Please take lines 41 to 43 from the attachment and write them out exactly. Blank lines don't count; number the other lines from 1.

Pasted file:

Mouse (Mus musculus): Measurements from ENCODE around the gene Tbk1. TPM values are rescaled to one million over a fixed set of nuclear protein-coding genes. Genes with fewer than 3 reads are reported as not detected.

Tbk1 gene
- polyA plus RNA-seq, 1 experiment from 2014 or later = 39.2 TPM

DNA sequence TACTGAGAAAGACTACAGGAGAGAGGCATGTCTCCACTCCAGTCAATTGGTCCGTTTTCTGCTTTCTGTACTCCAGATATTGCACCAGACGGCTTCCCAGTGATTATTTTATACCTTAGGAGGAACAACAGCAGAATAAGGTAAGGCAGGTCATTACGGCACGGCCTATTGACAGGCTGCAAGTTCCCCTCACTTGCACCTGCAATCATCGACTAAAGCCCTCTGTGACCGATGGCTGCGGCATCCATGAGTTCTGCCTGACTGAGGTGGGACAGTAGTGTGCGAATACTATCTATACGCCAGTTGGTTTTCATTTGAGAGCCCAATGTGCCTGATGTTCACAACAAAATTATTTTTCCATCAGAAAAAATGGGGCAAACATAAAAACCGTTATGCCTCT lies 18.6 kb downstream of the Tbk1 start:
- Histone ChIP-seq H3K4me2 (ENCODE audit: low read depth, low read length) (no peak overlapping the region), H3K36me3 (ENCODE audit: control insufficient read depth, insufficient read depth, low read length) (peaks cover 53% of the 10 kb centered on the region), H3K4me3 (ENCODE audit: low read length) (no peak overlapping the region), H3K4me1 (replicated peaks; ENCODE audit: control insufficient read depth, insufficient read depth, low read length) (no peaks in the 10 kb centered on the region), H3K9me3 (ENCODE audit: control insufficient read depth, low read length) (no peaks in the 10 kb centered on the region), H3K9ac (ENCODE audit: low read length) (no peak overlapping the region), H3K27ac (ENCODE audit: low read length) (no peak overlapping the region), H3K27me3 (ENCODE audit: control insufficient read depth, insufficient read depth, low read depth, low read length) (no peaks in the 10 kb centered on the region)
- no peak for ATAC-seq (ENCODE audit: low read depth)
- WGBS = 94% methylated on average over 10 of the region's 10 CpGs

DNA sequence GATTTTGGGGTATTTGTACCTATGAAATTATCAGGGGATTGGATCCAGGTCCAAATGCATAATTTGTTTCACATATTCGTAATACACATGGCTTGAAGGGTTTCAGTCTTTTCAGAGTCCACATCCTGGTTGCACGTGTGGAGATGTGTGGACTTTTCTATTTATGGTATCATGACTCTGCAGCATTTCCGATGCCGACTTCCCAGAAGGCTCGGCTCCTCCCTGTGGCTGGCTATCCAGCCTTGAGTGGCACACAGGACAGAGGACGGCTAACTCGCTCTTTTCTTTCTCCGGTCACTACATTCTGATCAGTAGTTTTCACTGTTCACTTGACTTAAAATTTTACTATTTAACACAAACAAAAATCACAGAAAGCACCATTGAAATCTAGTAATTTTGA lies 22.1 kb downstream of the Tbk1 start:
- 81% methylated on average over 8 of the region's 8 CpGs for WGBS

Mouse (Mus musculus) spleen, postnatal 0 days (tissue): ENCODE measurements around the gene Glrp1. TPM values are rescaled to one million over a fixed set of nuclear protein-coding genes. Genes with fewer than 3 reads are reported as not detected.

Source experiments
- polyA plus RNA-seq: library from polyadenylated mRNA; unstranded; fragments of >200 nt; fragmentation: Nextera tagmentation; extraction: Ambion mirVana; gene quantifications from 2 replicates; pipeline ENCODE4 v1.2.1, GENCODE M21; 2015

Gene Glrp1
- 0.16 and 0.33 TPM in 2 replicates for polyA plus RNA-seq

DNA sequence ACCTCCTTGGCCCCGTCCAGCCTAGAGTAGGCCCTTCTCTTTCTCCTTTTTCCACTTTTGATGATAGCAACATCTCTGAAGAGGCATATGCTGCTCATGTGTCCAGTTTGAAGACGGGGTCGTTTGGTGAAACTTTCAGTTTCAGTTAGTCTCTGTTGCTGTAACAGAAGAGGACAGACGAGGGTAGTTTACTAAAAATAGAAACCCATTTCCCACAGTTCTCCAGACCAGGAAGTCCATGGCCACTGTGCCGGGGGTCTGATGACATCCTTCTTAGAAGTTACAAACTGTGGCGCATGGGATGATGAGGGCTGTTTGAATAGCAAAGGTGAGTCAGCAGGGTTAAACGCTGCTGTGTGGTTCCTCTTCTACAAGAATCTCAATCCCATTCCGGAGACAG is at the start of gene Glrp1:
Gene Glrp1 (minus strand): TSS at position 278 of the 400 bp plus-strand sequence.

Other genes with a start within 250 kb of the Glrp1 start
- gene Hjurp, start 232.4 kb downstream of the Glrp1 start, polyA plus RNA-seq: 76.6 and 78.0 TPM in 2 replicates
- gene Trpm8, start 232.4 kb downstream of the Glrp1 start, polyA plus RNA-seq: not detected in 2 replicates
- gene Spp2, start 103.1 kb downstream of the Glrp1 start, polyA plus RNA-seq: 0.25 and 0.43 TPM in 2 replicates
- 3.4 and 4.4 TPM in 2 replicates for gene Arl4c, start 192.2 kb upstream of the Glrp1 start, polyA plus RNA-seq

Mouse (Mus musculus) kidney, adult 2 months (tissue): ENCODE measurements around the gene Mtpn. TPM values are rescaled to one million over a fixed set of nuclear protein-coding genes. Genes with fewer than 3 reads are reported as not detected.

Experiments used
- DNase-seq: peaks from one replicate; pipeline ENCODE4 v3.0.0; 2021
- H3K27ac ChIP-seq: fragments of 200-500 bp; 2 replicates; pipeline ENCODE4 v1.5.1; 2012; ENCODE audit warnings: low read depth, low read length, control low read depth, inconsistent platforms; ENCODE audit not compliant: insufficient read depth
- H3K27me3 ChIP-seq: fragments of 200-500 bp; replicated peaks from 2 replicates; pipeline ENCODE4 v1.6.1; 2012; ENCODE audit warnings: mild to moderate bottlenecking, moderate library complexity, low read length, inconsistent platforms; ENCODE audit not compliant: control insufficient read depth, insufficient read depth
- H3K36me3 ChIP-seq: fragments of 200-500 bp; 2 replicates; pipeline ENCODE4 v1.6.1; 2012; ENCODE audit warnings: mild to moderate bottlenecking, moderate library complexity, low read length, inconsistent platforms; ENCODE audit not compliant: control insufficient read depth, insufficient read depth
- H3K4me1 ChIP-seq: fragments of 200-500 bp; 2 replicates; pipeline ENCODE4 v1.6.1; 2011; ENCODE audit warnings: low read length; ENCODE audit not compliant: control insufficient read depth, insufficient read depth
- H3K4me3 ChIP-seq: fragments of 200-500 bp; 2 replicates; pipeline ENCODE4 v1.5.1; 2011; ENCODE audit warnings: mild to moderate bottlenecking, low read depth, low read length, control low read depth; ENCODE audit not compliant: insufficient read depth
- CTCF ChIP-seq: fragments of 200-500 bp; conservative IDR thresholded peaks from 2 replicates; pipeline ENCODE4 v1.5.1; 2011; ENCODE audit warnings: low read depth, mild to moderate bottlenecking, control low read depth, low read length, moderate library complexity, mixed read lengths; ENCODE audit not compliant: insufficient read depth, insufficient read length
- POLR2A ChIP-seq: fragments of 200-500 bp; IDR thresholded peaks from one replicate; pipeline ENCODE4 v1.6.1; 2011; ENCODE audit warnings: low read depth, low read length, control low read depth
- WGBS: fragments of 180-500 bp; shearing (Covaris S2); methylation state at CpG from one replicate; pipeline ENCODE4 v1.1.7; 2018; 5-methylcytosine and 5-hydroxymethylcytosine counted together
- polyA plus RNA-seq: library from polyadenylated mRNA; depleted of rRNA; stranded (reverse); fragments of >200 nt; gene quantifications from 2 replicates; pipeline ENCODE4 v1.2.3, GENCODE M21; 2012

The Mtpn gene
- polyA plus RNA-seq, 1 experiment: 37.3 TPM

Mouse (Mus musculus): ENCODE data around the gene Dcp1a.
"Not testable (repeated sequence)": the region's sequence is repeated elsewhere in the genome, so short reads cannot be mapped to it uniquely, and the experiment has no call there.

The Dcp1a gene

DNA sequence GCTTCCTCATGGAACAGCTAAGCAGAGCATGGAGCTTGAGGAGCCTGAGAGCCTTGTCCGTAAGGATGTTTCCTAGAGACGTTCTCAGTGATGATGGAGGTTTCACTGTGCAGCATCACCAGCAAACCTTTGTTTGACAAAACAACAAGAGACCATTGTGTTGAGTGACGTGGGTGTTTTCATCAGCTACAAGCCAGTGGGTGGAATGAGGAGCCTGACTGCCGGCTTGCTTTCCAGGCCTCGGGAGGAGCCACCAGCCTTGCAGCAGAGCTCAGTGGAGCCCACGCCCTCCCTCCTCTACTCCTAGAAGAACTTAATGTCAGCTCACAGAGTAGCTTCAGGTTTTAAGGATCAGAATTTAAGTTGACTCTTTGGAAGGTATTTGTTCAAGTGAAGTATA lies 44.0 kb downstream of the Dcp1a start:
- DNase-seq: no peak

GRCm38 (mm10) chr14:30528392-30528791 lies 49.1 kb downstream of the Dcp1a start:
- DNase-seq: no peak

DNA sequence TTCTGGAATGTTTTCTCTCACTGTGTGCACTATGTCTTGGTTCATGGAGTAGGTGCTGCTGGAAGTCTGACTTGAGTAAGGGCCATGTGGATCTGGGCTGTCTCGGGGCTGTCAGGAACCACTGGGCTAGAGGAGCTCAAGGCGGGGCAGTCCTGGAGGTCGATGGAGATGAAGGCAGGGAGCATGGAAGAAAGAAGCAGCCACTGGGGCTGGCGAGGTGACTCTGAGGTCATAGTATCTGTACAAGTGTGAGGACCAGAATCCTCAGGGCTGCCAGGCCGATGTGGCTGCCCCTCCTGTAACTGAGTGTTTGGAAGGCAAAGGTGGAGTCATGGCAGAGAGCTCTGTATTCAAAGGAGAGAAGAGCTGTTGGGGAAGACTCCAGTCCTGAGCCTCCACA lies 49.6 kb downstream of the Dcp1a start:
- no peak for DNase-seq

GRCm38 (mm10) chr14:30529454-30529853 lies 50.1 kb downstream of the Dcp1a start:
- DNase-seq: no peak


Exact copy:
GRCm38 (mm10) chr14:30528392-30528791 lies 49.1 kb downstream of the Dcp1a start:
- DNase-seq: no peak

DNA sequence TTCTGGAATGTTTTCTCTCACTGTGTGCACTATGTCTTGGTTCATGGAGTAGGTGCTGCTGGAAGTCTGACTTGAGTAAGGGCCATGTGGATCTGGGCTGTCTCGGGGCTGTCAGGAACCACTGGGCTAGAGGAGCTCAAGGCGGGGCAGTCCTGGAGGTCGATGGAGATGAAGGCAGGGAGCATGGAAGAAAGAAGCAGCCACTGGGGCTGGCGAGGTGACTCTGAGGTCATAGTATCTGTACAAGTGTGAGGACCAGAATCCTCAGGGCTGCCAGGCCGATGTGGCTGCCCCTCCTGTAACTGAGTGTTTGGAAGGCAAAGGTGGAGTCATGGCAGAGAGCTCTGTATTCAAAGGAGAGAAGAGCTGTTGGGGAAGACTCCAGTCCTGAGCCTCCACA lies 49.6 kb downstream of the Dcp1a start: